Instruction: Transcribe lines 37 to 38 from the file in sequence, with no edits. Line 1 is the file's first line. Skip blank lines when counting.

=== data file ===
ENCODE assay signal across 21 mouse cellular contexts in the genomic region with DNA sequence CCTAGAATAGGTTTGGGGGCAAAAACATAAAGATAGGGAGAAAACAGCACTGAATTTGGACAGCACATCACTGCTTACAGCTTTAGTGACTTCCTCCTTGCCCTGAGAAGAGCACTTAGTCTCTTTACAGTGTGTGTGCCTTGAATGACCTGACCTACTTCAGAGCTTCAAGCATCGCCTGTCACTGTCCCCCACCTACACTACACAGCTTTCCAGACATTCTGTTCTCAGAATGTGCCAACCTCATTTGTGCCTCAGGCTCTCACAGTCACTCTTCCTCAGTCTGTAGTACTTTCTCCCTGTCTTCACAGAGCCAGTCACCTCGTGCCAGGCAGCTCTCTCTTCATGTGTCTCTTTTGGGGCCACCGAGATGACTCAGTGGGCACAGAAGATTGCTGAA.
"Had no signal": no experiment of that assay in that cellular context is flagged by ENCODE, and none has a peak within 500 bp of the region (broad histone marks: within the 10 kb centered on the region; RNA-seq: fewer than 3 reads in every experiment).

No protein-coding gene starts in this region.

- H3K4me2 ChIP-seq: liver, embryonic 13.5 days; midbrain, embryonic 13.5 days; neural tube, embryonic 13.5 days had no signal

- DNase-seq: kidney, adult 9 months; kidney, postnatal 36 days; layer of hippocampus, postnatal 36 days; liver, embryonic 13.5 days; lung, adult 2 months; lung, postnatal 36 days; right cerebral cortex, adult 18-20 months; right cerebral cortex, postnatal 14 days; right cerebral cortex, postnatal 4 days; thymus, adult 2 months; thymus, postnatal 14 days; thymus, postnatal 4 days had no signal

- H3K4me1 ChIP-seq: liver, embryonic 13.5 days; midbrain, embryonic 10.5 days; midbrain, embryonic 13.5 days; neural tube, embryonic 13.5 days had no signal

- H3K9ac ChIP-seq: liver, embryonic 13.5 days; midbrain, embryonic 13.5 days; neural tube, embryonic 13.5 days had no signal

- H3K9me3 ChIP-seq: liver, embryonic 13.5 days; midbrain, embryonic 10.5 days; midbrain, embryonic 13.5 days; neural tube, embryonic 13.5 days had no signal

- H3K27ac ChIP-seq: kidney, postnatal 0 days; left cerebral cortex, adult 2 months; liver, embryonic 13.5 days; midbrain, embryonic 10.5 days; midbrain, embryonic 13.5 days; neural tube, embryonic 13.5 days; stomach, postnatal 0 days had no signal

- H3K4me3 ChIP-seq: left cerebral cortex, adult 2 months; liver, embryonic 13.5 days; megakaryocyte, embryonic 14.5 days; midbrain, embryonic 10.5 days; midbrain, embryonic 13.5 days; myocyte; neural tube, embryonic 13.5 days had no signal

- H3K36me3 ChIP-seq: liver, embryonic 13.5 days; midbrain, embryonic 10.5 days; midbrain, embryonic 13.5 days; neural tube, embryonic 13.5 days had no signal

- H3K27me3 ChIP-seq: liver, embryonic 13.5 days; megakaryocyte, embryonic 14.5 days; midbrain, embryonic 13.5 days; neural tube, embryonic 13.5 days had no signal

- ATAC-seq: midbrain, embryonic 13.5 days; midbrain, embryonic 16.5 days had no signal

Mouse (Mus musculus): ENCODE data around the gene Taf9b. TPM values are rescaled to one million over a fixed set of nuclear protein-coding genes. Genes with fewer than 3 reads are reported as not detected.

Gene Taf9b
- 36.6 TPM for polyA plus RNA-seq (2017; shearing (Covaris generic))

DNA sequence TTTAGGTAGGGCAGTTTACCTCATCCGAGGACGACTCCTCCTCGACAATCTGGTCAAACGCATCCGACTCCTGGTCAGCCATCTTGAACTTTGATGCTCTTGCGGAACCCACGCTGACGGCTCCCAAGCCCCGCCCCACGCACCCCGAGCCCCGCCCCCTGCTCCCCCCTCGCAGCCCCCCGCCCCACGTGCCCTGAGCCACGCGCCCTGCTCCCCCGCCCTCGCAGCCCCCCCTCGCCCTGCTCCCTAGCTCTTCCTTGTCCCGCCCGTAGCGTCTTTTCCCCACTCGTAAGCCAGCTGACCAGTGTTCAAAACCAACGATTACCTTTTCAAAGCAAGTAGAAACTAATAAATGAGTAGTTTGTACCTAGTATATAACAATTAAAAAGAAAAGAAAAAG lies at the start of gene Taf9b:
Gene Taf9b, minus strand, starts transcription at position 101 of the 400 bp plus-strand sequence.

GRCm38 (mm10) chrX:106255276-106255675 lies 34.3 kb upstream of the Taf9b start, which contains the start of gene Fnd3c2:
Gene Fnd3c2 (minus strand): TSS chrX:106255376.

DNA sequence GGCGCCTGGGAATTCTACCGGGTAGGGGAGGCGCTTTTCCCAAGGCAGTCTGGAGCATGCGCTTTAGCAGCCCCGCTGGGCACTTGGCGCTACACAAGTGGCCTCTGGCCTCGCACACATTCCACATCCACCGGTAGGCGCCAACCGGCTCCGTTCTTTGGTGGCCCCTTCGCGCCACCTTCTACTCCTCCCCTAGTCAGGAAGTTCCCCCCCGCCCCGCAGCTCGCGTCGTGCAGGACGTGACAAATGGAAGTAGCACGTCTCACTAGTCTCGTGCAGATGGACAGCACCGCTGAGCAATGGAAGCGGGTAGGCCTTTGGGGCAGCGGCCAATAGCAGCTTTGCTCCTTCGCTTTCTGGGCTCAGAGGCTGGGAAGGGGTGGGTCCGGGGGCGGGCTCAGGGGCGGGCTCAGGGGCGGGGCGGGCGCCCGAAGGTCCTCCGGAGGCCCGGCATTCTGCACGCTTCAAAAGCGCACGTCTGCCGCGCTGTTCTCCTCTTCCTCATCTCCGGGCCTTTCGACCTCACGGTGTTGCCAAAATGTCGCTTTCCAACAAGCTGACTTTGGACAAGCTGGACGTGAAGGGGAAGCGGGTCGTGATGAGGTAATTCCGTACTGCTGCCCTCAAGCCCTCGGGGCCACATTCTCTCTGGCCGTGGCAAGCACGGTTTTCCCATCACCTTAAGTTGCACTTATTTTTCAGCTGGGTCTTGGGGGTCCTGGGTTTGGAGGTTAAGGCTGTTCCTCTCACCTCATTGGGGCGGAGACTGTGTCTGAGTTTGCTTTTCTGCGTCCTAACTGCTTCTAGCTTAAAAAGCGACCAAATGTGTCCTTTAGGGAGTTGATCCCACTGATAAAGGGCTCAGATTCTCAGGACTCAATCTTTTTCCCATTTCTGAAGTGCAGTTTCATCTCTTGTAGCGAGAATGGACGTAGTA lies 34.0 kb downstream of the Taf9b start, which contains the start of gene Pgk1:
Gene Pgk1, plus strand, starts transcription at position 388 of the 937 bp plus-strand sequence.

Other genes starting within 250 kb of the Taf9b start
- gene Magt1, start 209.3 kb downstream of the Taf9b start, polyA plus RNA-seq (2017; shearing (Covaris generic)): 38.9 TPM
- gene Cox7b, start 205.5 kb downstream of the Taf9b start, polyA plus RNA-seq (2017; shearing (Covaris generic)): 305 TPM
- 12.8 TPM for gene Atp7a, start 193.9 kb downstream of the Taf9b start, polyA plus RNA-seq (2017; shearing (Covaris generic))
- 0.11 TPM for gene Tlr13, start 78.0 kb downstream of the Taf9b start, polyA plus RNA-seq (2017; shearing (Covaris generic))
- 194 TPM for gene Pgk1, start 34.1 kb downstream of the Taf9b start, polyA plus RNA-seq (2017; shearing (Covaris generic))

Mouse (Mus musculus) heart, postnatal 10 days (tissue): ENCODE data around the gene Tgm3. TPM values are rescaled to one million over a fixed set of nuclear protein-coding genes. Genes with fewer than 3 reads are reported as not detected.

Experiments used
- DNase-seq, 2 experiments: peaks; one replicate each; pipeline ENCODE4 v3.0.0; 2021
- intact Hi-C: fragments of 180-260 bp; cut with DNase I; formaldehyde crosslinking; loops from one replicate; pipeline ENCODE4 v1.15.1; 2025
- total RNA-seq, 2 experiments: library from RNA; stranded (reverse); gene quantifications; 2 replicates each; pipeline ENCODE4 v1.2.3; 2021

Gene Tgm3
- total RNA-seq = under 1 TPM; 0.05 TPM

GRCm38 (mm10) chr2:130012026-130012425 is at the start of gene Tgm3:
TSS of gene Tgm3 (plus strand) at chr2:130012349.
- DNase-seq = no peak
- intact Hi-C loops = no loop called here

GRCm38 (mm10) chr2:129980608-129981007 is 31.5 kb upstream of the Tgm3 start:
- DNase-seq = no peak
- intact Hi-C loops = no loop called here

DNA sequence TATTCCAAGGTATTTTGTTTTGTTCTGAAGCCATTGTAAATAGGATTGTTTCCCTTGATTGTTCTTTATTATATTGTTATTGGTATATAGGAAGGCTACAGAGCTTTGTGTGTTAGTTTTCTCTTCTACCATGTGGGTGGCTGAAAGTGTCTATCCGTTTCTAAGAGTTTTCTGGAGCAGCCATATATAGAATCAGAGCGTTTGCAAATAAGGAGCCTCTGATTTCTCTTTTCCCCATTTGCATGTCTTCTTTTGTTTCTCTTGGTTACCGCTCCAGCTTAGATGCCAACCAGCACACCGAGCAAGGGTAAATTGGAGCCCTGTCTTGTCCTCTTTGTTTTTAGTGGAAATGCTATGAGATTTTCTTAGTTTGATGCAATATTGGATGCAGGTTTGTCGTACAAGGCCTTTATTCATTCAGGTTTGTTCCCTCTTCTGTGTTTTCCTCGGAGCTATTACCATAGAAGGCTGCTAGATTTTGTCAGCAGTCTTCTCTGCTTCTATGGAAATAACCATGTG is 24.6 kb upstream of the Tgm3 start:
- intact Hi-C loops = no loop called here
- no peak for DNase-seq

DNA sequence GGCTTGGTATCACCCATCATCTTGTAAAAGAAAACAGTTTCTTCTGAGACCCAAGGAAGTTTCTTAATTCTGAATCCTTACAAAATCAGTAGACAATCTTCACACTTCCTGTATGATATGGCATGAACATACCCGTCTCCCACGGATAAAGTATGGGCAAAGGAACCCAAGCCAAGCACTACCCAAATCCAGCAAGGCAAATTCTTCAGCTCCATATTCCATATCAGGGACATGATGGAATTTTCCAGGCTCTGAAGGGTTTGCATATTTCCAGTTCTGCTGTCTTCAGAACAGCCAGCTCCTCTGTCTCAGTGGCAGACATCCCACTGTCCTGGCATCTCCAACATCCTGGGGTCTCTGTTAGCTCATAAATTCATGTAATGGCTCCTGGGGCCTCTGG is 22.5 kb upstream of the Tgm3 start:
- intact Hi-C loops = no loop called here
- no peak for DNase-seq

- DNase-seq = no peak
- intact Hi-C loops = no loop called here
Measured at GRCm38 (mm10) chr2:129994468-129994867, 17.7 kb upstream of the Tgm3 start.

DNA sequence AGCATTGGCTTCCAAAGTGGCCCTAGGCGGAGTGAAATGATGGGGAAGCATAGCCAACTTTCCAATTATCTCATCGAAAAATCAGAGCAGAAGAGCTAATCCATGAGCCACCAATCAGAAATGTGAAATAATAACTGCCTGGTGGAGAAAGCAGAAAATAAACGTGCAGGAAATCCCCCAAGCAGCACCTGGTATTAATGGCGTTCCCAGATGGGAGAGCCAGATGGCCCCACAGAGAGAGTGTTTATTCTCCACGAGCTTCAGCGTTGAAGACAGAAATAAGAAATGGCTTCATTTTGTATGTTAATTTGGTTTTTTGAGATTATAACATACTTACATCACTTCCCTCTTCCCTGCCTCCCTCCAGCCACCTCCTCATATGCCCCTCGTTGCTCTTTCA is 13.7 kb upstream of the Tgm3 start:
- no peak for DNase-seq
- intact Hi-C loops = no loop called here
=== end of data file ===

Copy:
TSS of gene Tgm3 (plus strand) at chr2:130012349.
- DNase-seq = no peak